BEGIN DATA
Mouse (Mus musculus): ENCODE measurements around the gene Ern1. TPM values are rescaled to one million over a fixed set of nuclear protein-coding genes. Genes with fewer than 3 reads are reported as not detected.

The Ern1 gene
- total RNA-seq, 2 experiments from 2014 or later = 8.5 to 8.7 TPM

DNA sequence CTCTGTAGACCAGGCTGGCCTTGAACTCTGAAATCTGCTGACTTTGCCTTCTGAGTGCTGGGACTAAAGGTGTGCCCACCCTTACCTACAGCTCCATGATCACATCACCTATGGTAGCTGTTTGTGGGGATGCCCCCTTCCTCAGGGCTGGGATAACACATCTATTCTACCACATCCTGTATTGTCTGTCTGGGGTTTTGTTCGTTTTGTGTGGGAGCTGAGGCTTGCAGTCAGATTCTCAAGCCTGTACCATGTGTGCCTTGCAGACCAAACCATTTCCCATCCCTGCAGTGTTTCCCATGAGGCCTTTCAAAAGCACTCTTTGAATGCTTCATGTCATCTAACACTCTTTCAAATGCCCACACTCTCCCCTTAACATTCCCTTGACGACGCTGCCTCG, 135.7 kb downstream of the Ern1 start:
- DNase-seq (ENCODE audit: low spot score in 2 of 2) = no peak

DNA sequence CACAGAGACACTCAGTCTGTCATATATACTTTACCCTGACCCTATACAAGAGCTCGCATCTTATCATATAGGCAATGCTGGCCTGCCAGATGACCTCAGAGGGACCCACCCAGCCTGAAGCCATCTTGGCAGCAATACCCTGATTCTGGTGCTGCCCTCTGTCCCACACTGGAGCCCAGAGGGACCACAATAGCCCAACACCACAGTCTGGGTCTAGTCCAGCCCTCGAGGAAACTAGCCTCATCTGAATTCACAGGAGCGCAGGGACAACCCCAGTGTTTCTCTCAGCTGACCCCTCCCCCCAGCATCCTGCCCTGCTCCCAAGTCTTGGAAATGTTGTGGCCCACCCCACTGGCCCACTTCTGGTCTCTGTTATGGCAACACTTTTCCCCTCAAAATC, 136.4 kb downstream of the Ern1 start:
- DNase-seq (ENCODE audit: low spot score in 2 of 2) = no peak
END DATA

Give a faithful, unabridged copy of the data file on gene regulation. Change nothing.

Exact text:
Mouse (Mus musculus): ENCODE measurements around the gene Ern1. TPM values are rescaled to one million over a fixed set of nuclear protein-coding genes. Genes with fewer than 3 reads are reported as not detected.

The Ern1 gene
- total RNA-seq, 2 experiments from 2014 or later = 8.5 to 8.7 TPM

DNA sequence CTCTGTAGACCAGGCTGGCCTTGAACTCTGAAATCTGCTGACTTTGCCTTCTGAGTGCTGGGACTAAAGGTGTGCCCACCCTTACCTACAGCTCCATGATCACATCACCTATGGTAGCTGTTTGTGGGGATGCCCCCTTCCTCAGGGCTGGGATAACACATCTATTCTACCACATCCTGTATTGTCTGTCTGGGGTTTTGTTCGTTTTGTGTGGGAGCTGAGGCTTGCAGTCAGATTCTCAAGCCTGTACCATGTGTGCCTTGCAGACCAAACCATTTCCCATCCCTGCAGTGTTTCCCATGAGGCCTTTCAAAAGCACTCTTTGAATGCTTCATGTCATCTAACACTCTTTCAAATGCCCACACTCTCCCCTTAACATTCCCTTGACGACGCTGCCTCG, 135.7 kb downstream of the Ern1 start:
- DNase-seq (ENCODE audit: low spot score in 2 of 2) = no peak

DNA sequence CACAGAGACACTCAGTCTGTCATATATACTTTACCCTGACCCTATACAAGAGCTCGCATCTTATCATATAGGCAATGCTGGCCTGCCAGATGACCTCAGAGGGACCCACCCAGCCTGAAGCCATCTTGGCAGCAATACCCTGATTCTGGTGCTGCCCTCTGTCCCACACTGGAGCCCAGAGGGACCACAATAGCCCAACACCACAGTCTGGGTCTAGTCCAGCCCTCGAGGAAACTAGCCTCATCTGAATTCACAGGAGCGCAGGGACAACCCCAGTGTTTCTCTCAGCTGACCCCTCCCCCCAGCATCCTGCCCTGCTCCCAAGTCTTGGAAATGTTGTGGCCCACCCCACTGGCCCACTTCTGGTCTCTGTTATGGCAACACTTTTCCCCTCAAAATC, 136.4 kb downstream of the Ern1 start:
- DNase-seq (ENCODE audit: low spot score in 2 of 2) = no peak